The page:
|Death: ||Oct. 29, 1901|
Company C - 2nd Regiment, Ohio Infantry
INFORMATION PROVIDED BY CONTRIBUTOR DKOWN
Name Of Regiment: 2nd Regiment, Ohio Infantry
Soldier's Rank In: Sergeant
Soldier's Rank Out: First Sergeant
UNION OHIO VOLUNTEERS
2nd Regiment, Ohio Infantry
Organized at Camp Dennison, Ohio, July 17 to September 20, 1861. Left State for Kentucky September 4. Operations in vicinity of Olympian Springs, Ky., till November. Action at West Liberty October 23. Olympian Springs November 4. Ivy Mountain November 8. Piketown November 8-9. Moved to Louisville, Ky., thence to Bacon Creek, Ky., and duty there till February, 1862. Attached to 9th Brigade, Army of the Ohio, October to December, 1861. 9th Brigade, 3rd Division, Army of the Ohio, to September, 1862. 9th Brigade, 3rd Division, 1st Army Corps, Army of the Ohio, to November, 1862. 1st Brigade, 1st Division, Centre 14th Army Corps, Army of the Cumberland, to January 863. 1st Brigade, 1st Division, 14th Army Corps, to June, 1864. Headquarters 14th Army Corps to August, 1864.
SERVICE-Advance on Bowling Green, Ky., and Nashville, Tenn., February 10-25, 1862. Occupation of Nashville, Tenn., February 25 to March 17. Advance on Murfreesboro, Tenn., March 17-19. Advance on Huntsville, Ala., April 4-11. Pittenger's Raid on Georgia State Railroad April 7-12 (Detachment). Capture of Huntsville, Ala., April 11. Action at West Bridge and occupation of Bridgeport, Ala., April 29. Near Pulaski May 1. Duty along Memphis & Charleston Railroad till August. Actions at Battle Creek June 21 and July 20. March to Louisville, Ky., in pursuit of Bragg August 21-September 26. Pursuit of Bragg to Crab Orchard, Ky., October 1-15. Battle of Perryville October 8. March to Nashville, Tenn., October 16-November 7 and duty there till December 26. Advance on Murfreesboro December 26-30. Battle of Stone's River December 30-31, 1862, and January 1-3, 1863. Duty at Murfreesboro till June. Middle Tennessee (or Tullahoma) Campaign June 23-July 7. Hoover's Gap June 24-26. Occupation of Middle Tennessee till August 16. Passage of Cumberland Mountains and Tennessee River and Chickamauga (Ga.) Campaign August 16-September 24. Battle of Chickamauga, Ga., September 19-20. Rossville Gap September 21. Siege of Chattanooga, Tenn., September 24-November 23. Chattanooga-Ringgold Campaign November 23-27. Orchard Knob November 23. Lookout Mountain November 24. Mission Ridge November 24-25. Pea Vine Valley November 26. Graysville, Ga., November 26. Ringgold, Ga., November 27. Reconnoissance of Dalton, Ga., February 22-27, 1864. Tunnel Hill, Buzzard's Roost Gap and Rocky Faced Ridge February 23-25. Atlanta (Ga.) Campaign May 1 to August 1, 1864. Demonstration on Rocky Faced Ridge May 8-11. Buzzard's Roost Gap May 8-9. Battle of Resaca May 14-15. Advance on Dallas May 18-25. Operations on Pumpkin Vine Creek and battles about Dallas, New Hope Church and Allatoona Hills May 25-June 5. Pickett's Mills May 27. Kingston June 1. Operations about Marietta and against Kenesaw Mountain June 10-July 2. Pine Hill June 11-14. Lost Mountain June 15-17. Assault on Kenesaw June 27. Ruff's Station July 4. Chattahoochie River July 5-17. Buckhead, Nancy's Creek, July 18. Peach Tree Creek July 19-20. Siege of Atlanta July 22-August 1. Ordered to Chattanooga, Tenn., August 1. Mustered out October 10, 1864, expiration of term. Recruits transferred to 18th Ohio Infantry.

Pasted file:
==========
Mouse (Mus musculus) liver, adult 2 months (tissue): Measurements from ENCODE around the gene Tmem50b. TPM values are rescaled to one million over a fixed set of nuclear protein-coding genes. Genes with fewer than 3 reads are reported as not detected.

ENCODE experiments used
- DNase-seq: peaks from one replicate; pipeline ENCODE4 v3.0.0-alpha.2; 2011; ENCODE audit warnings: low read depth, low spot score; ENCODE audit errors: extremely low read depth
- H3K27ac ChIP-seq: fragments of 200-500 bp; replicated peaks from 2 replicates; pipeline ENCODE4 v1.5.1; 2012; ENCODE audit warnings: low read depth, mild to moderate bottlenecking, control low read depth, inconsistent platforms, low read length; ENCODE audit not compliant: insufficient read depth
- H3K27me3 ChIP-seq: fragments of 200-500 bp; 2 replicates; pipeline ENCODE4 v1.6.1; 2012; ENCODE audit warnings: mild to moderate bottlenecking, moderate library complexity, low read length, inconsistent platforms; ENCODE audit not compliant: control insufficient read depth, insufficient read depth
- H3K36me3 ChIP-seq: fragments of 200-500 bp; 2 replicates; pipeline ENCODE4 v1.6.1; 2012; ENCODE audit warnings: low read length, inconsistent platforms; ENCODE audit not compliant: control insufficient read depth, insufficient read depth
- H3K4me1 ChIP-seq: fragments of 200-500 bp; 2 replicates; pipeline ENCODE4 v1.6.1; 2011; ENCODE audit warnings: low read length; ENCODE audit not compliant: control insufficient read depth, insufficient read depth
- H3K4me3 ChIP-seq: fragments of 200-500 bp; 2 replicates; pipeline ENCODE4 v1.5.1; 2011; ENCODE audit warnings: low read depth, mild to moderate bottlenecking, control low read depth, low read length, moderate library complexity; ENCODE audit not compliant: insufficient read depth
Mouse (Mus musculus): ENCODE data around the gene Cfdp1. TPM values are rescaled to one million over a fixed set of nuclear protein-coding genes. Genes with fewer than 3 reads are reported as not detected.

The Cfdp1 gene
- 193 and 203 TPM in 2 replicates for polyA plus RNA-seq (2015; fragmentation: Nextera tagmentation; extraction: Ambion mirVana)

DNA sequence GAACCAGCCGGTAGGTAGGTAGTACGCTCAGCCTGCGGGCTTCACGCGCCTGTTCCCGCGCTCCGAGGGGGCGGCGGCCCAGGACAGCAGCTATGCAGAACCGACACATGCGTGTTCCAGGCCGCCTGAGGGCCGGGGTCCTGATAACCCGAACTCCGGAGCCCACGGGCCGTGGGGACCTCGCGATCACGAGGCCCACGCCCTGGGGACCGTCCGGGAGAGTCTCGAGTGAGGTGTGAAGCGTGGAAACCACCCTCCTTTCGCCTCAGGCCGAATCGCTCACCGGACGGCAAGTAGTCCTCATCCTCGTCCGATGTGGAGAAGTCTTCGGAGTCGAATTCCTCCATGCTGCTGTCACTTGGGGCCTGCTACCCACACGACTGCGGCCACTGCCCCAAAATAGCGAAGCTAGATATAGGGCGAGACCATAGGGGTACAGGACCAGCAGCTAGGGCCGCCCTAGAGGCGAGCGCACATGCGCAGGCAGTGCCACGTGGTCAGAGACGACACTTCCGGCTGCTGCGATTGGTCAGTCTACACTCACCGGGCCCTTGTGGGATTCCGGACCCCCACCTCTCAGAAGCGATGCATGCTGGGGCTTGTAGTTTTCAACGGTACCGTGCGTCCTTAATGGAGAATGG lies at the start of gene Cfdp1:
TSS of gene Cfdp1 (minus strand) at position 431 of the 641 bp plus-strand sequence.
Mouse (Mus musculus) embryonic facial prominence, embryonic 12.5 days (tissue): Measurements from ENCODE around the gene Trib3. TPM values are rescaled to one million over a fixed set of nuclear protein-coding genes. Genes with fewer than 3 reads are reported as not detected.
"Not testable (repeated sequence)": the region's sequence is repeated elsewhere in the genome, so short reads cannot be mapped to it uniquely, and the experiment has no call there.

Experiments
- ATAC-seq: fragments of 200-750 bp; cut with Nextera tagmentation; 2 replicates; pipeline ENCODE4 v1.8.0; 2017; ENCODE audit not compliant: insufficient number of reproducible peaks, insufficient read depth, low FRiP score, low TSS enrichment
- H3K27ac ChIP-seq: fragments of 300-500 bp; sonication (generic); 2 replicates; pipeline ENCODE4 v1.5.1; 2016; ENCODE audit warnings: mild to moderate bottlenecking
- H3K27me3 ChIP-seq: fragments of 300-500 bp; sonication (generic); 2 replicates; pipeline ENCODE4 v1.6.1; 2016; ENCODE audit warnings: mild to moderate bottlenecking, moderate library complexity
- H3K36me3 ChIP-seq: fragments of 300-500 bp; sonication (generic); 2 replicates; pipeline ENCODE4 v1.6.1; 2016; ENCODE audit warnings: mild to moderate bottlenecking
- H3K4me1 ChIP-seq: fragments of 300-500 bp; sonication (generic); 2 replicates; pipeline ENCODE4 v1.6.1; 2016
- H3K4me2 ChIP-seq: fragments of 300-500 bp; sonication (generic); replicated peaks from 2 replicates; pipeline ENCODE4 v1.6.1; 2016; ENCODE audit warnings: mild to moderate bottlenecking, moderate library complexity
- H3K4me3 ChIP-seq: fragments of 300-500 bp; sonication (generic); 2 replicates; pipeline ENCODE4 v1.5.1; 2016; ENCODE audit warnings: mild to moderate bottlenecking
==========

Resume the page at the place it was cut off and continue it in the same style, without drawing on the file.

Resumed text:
Regiment lost during service 9 Officers and 96 Enlisted men killed and mortally wounded and 138 Enlisted men by disease. Total 243.
CIVIL WAR SOLDIERS AND SAILORS SYSTEM, National Park Service, Washington, D.C., researched by Richard Parker, 2014.
Civil War Story about L.G. Frybarger by his Commander, Capt. W.S.B. Randall
A Little Prison History of Local Interest